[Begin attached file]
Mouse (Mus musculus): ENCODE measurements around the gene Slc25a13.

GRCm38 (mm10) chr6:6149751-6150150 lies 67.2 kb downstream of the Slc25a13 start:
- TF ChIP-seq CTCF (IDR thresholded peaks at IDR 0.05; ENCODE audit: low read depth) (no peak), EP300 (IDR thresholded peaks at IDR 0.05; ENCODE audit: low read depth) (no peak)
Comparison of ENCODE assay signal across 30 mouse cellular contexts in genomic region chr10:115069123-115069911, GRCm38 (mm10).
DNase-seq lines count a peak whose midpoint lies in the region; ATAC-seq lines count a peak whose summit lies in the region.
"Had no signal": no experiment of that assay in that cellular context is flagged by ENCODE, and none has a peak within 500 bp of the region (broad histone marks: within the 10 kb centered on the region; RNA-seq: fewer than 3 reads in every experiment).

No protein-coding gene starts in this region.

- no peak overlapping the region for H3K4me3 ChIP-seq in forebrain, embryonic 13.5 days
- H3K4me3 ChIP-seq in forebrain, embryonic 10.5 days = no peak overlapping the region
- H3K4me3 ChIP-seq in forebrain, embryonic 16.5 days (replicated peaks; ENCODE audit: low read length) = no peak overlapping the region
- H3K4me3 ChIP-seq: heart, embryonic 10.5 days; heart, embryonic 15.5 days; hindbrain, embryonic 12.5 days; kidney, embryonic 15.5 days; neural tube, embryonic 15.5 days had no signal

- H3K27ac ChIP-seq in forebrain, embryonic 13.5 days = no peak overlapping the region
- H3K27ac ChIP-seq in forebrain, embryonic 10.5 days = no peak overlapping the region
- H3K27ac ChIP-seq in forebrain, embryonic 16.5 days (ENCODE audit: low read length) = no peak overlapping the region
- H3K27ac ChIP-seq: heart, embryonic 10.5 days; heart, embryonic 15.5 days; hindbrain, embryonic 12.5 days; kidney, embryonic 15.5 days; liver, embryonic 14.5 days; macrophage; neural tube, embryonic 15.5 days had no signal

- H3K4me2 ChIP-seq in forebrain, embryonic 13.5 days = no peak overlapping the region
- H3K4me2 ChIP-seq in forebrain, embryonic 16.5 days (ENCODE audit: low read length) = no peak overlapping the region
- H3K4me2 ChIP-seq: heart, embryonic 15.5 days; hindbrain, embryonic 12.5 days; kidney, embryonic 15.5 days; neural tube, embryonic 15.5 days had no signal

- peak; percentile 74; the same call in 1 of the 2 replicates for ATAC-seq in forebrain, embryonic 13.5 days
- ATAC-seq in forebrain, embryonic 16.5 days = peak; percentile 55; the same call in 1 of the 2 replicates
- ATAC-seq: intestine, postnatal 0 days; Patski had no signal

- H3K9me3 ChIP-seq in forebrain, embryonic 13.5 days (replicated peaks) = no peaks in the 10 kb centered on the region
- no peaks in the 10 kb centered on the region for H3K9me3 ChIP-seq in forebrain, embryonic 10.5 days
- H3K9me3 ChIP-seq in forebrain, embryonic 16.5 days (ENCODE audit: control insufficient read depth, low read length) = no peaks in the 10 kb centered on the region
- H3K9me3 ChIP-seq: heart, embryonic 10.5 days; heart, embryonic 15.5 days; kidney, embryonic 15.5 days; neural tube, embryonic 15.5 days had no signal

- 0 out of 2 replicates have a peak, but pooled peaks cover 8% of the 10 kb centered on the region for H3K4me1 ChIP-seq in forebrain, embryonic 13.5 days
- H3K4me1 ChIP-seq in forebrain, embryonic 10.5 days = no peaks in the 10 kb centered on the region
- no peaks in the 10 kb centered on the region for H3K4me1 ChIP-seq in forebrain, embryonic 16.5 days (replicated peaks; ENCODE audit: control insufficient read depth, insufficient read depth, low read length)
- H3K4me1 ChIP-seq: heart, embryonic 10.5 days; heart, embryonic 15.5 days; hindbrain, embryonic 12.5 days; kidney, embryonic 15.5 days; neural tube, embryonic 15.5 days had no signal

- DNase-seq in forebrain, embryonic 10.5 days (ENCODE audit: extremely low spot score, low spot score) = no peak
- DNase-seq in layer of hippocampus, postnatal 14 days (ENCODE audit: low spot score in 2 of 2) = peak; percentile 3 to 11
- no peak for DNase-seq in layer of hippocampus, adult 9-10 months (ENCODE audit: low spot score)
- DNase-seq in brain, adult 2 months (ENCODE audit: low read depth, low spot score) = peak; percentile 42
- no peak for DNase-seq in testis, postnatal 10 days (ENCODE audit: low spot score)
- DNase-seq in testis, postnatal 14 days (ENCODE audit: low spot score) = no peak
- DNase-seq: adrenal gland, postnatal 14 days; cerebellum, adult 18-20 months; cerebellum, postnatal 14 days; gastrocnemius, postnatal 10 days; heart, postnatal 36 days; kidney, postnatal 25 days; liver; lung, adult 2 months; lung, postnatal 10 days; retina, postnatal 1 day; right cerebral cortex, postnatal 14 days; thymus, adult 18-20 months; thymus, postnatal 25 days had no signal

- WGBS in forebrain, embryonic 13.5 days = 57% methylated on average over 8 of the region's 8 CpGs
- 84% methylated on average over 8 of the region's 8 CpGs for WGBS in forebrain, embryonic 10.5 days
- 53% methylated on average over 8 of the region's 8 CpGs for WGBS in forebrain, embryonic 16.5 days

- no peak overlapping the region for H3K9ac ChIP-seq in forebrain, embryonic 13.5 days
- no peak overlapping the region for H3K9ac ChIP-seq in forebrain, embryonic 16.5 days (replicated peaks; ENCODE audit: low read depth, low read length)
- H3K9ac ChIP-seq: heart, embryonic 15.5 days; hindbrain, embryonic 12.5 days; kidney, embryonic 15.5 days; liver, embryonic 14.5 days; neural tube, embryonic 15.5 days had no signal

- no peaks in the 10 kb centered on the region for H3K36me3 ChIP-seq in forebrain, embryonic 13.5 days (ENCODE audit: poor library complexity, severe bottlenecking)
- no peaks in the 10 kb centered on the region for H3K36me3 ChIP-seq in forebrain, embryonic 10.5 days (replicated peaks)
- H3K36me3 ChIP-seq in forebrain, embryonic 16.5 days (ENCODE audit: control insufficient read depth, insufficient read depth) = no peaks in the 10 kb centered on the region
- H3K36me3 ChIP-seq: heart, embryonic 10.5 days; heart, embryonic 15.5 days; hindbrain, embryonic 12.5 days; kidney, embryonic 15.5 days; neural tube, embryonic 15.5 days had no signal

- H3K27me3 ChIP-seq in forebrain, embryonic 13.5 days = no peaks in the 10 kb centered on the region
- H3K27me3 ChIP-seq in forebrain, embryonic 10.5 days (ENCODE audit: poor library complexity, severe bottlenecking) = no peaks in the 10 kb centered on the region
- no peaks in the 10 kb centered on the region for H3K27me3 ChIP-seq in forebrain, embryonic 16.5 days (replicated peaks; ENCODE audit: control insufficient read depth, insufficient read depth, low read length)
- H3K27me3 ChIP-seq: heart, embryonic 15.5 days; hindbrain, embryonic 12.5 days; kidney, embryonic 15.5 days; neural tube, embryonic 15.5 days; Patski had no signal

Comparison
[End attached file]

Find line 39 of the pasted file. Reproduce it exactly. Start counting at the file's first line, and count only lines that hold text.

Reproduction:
- 53% methylated on average over 8 of the region's 8 CpGs for WGBS in forebrain, embryonic 16.5 days